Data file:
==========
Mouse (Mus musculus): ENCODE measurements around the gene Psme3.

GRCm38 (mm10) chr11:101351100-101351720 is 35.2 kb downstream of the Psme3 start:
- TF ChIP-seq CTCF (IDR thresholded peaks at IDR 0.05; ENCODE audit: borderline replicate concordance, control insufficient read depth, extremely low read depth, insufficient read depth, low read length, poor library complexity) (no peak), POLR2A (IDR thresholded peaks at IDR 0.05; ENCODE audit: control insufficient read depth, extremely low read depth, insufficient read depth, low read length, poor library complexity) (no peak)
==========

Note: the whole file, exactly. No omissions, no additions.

Mouse (Mus musculus): ENCODE measurements around the gene Psme3.

GRCm38 (mm10) chr11:101351100-101351720 is 35.2 kb downstream of the Psme3 start:
- TF ChIP-seq CTCF (IDR thresholded peaks at IDR 0.05; ENCODE audit: borderline replicate concordance, control insufficient read depth, extremely low read depth, insufficient read depth, low read length, poor library complexity) (no peak), POLR2A (IDR thresholded peaks at IDR 0.05; ENCODE audit: control insufficient read depth, extremely low read depth, insufficient read depth, low read length, poor library complexity) (no peak)